Patient information leaflets
- Since 1 December 2018, manufacturers of new permanently implantable devices (other than those exempt devices such as sutures, tooth crowns and wires) are required to provide patient information leaflets with the device, including new urogynaecological mesh devices.
- Under transitional arrangements for urogynaecological mesh devices already on the market, patient information leaflets have been required since 1 December 2019.
- Under transitional arrangements for other permanently implantable devices (other than exempt devices) already on the market, patient information leaflets will be required from 1 December 2021. This includes surgical mesh that is not used for urogynaecological applications.
Patient implant cards
- Since 1 December 2018 manufacturers of new urogynaecological mesh devices are required to provide patient implant cards detailing the make, model and type of device.
- Under transitional arrangements for urogynaecological mesh devices already on the market, patient implant cards have been required since 1 December 2019.
- Patient implant cards have been required since 1 December 2020 for other new permanently implantable devices (other than exempt devices), including surgical mesh not used for urogynaecological applications.
- Under transitional arrangements for other permanently implantable devices (other than exempt devices) already on the market, patient implant cards will be required from 1 December 2021. This includes surgical mesh not used for urogynaecological applications.
The TGA is working with sponsors to meet the requirements.
Together, patient information leaflets and patient implant cards assist doctors to ensure patients are aware and provide informed consent, and enhances the traceability of medical devices in the health system.
Patient information leaflets help consumers understand their device, including its approved use, intended patient population, potential adverse effects and relevant precautions for users.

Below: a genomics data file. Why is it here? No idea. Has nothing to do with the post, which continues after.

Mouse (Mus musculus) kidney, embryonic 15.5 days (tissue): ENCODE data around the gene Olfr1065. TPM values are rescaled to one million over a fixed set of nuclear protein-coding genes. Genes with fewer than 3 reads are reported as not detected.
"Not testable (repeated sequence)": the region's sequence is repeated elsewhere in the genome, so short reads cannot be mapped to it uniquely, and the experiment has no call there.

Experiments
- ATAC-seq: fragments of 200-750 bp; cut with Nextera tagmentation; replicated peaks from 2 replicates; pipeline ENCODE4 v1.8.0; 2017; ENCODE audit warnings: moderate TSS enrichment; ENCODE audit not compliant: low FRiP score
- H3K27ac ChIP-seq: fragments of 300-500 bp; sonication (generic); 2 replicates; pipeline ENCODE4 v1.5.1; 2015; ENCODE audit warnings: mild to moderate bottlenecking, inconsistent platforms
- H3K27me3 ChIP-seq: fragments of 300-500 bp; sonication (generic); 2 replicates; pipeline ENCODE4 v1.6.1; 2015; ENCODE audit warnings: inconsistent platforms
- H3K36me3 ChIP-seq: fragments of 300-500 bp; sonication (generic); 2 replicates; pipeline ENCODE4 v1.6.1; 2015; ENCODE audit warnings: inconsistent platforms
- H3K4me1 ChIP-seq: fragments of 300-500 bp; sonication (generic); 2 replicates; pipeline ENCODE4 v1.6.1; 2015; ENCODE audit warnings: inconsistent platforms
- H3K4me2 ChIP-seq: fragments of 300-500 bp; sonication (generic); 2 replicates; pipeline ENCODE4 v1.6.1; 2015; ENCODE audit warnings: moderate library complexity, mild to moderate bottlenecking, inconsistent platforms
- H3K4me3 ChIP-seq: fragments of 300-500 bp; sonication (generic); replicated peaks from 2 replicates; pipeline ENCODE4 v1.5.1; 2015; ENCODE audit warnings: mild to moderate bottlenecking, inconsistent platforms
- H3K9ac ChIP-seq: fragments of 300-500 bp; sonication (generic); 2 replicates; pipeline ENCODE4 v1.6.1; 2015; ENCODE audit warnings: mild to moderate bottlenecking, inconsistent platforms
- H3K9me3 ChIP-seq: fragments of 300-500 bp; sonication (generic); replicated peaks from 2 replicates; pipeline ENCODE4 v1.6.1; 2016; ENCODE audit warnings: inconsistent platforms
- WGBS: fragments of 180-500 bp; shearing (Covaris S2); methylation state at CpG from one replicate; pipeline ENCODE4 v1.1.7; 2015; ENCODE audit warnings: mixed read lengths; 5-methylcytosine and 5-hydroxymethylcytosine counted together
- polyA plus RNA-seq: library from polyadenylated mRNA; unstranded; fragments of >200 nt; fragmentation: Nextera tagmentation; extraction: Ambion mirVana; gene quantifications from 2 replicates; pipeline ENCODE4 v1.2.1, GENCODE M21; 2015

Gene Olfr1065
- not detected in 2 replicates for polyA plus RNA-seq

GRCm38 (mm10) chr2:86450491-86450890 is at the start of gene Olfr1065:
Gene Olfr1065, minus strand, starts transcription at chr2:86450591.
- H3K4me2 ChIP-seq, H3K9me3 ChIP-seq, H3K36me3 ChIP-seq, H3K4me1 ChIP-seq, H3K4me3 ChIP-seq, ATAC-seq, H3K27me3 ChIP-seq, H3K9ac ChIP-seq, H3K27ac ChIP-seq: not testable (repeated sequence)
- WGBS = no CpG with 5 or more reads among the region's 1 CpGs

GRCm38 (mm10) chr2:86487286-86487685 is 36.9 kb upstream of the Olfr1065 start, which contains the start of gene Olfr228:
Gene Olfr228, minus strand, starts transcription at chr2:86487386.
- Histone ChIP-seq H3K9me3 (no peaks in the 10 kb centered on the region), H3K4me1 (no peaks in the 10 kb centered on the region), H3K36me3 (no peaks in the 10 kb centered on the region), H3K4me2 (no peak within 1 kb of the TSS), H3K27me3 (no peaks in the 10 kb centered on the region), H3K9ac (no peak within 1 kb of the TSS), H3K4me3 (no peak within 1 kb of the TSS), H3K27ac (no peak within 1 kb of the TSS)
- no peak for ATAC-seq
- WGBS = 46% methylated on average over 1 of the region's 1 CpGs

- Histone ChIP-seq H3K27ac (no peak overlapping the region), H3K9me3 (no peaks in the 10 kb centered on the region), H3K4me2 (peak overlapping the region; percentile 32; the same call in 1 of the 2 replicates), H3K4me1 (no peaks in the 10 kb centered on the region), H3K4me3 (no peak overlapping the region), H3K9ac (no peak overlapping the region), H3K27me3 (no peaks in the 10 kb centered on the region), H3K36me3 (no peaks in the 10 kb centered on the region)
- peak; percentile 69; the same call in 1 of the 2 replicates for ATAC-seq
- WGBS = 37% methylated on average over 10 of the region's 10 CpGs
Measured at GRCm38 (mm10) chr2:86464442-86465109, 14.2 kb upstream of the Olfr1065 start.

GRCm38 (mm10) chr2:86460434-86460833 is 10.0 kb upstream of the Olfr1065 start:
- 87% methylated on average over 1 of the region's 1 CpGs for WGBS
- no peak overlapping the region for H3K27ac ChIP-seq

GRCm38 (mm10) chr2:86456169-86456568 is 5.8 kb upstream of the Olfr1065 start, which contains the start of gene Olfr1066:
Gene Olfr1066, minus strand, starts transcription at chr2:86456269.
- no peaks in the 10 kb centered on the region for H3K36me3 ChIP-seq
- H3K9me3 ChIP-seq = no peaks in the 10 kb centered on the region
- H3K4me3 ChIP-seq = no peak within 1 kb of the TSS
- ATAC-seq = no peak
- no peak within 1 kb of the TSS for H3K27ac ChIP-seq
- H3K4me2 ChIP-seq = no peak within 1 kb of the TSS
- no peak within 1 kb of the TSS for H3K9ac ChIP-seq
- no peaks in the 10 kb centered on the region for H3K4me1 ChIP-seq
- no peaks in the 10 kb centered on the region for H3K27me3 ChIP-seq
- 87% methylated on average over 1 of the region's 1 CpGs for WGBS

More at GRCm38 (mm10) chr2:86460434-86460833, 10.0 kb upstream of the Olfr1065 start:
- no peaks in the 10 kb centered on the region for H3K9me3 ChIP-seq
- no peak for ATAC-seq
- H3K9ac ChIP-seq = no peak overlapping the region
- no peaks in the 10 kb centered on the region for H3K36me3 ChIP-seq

Patient implant cards provide patients with the details of the medical device they have had implanted, and must include:
- the name and model of the device
- either its batch code, lot number or serial number
- its unique device identifier (if any)
- the manufacturer's name, address and website.
Since 17 January 2018, TGA has required sponsors to update the instructions for use (IFUs) for mid-urethral slings used to treat stress urinary incontinence, including to add information about adverse events such as severe chronic pain, groin pain and bladder perforation. The IFUs support consultations between surgeons and patients about the purpose of the surgery and its potential benefits, risks and complications.
A list of updated IFUs is on the page, 'TGA actions after review into urogynaecological surgical mesh implants'.
Urogynaecological mesh and Medicare
On 1 July 2018, the Australian Government introduced changes to the Medicare Benefits Schedule (MBS) to address patient safety concerns regarding the use of urogynaecological mesh in pelvic organ prolapse surgery. As a result, MBS rebates are only payable for procedures that do not employ the use of urogynaecological mesh.
There are also three new interim items on the MBS for the surgical removal of urogynaecological mesh in symptomatic patients. More information on the changes is available on the Department of Health website.
National Clinical Quality Registries
In February 2021 the Department of Health published the National Clinical Quality Registry and Virtual Registry Strategy 2020-2030. The strategy was developed by the Australian Government in partnership with the Australian Commission on Safety and Quality in Health Care (the Commission), state and territory governments and key stakeholders.
This work complements and builds upon the Commission's Framework for Australian Clinical Quality Registries. It considers ways to provide a nationally consistent approach to the selection, funding, implementation, management and performance of CQRs to improve the safety and quality of clinical practice and patient outcomes.
A CQR is a way of monitoring the safety and quality of medical devices. Examples of existing CQRs that monitor medical devices include: